On his shows, Jack Benny often spoke of his appearance,especially his baby blue eyes. As he grew older, he always claimedto be thirty-nine years old.
Benny was known as a comedian with great timing. He seemed toknow the perfect time to tell a joke and when to remain silent. Theway he looked at other actors and his use of body movements wereworld famous. He also was skilled at using his violin to make peoplelaugh.
Jack Benny was one of the first comedians who was willing to letother people share some of the laughs. He rarely made jokes thathurt other people. Instead, he would let the other actors on theshow tell jokes about him.
Many of the actors in Benny's show became almost as famous as hewas. They would criticize Benny's refusal to replace his ancientautomobile. They made fun of the pay telephone that he added to hishouse.
This is a telephone discussion between Benny and his trustedemployee, Rochester.
ROCHESTER: "Hello, Mister Benny. This is Rochester鈥?
BENNY: "Rochester, I'm in the middle of the program."
ROCHESTER: "I know, boss, but this is very important. The manfrom the life insurance company was here about that policy you'retaking out and he asked me a lot of questions."
BENNY: "Well, I hope you answered them right."
ROCHESTER: "Oh, I did. When he asked me your height, I saidfive-foot, ten."
BENNY: "Uh, huh."
ROCHESTER: "Your weight, one-hundred-sixty-four."
BENNY: "Uh, huh."
ROCHESTER: "Your age, thirty-nine."
BENNY: "Uh, huh."
ROCHESTER: "We had quite a roundtable discussion on that one."
BENNY: "Wait a minute, Rochester. Why should there be anyquestion about my age?"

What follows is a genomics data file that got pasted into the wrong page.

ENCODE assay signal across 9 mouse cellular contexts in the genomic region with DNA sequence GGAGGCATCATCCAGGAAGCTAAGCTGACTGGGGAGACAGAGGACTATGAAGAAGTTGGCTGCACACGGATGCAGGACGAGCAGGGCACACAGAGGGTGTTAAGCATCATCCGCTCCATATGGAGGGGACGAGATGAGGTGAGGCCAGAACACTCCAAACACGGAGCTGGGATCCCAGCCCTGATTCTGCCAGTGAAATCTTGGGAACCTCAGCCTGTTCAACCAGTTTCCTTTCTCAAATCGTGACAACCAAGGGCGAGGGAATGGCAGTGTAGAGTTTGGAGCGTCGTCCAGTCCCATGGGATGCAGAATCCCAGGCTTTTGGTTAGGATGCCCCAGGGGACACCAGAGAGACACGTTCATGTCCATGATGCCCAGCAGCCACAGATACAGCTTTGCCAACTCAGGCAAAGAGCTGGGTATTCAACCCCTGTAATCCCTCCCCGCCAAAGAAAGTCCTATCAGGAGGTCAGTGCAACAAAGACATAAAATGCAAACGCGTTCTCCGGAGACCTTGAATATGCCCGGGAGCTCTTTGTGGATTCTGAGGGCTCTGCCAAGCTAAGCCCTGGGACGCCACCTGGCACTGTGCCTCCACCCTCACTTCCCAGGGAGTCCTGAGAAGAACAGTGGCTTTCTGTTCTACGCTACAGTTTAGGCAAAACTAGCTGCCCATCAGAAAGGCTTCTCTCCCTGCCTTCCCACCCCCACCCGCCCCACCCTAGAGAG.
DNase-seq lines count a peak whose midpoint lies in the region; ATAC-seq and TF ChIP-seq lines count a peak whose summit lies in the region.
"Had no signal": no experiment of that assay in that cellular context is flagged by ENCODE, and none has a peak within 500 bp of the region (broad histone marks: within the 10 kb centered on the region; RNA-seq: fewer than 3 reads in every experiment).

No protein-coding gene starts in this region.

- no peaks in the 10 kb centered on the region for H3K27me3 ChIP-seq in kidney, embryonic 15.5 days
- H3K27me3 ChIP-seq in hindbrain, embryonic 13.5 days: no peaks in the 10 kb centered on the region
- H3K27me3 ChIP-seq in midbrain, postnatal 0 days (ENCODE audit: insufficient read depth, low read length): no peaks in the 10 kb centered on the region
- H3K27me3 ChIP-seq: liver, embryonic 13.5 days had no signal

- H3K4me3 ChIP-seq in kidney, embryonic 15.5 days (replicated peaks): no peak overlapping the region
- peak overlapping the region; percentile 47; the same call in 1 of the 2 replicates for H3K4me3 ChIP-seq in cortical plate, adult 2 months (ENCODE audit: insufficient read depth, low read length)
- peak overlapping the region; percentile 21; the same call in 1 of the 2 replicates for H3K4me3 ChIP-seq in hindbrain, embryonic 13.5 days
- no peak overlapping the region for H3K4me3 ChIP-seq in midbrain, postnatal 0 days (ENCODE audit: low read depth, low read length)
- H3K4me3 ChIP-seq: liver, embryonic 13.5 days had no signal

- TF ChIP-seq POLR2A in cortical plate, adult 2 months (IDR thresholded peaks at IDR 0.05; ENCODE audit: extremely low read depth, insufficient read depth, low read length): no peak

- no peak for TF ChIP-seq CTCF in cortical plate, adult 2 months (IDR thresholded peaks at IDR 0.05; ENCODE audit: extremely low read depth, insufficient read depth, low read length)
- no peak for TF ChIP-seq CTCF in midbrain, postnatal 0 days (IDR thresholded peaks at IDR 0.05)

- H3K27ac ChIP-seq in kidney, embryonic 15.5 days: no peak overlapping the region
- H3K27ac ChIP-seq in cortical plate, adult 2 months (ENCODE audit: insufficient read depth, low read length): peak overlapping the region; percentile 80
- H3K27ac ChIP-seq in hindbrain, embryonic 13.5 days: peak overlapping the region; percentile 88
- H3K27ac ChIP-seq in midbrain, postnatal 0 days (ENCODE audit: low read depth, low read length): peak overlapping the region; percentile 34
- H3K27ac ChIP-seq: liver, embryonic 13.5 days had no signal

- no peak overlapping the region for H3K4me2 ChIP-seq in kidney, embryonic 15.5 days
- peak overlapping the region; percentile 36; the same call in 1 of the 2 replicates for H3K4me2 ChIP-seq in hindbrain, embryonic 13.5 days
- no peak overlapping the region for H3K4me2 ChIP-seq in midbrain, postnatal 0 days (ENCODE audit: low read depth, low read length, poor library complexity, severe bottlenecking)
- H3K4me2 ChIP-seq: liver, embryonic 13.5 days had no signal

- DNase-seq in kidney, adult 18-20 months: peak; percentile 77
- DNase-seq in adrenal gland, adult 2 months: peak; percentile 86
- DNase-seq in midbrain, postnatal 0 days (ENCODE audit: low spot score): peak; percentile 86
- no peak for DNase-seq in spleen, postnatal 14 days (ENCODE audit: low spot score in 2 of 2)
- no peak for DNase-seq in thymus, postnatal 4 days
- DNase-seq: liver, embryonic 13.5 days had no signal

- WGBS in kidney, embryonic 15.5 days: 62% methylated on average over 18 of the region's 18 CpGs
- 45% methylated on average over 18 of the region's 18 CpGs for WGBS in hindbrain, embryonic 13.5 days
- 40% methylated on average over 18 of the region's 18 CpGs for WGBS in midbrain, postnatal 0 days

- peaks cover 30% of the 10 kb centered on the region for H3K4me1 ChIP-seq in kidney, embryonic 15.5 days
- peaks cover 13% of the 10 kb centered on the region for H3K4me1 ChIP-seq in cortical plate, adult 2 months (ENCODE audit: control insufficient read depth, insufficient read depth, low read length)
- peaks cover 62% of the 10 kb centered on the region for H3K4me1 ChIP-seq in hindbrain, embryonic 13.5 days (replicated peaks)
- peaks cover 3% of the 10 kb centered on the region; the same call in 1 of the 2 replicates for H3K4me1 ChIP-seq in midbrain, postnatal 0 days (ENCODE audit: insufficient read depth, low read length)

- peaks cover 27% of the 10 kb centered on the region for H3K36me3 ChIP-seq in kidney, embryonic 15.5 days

ROCHESTER: "Oh, it wasn't a question. It was the answer we hadtrouble with."
Jack Benny said, "The show itself is the important thing. As longas people think the show is funny, it does not matter who tells thejokes." He also made fun of the paid announcements broadcast duringhis radio show that were designed to sell products. They oftenprovided some of the funniest moments in the show. Most performersnever would make fun of the businesses that helped pay for the show.
Over the years, Jack Benny did well financially. InNineteen-Forty-Eight, he moved his show from the NationalBroadcasting Company to the Columbia Broadcasting System. As part ofthe agreement, C-B-S paid more than two-million dollars to a companyin which Benny had a controlling interest.
Much later, the Music Corporation of America bought Benny'sproduction company. Benny received almost three-million dollars inM-C-A stock shares.
In real life, he was the opposite of the person he played in hisshow. He was known to be very giving and someone people liked havingas their employer. He also could play the violin very well.
Jack Benny entered the new medium of television inNineteen-Fifty. Five years later, he dropped his radio program tospend more time developing his television show. At first, hisappearances on television were rare. By Nineteen-Sixty, the Bennyshow was a weekly television program. It continued untilNineteen-Sixty-Five.
Benny appeared in about twenty films during his life. A fewbecame popular. But most were not. In Nineteen-Sixty-Three, Bennyreturned to Broadway for the first time since Nineteen-Thirty-One.He performed to large crowds.
Jack Benny received many awards during his lifetime. Thepublication Motion Picture Daily voted him the country's best radiocomedian four times. In Nineteen-Fifty-Seven, he won a special awardfrom the Academy of Television Arts and Sciences for the bestcontinuing performance. He also won the Academy's television awardfor the best comedy series in Nineteen-Fifty-Nine.
Perhaps the one honor that pleased him most was that his hometownof Waukeegan named a school for him. This is was special honor for aman who had never finished high school.
Jack Benny continued to perform and to do a few televisionspecials after his weekly series ended. He died of cancer onDecember twenty-sixth, Nineteen-Seventy-Four. His friend, comedianBob Hope, spoke at the funeral about the loss felt by Benny'sfriends and fans. He said "Jack Benny was stingy to the end. He gaveus only eighty years."
MUSIC: "Love in Bloom"/David Rose and His Orchestra
This Special English program was written by and produced byGeorge Grow. I'm Sarah Long.
And I'm Steve Ember. Join us again next week for another PEOPLEIN AMERICA program on the Voice of America.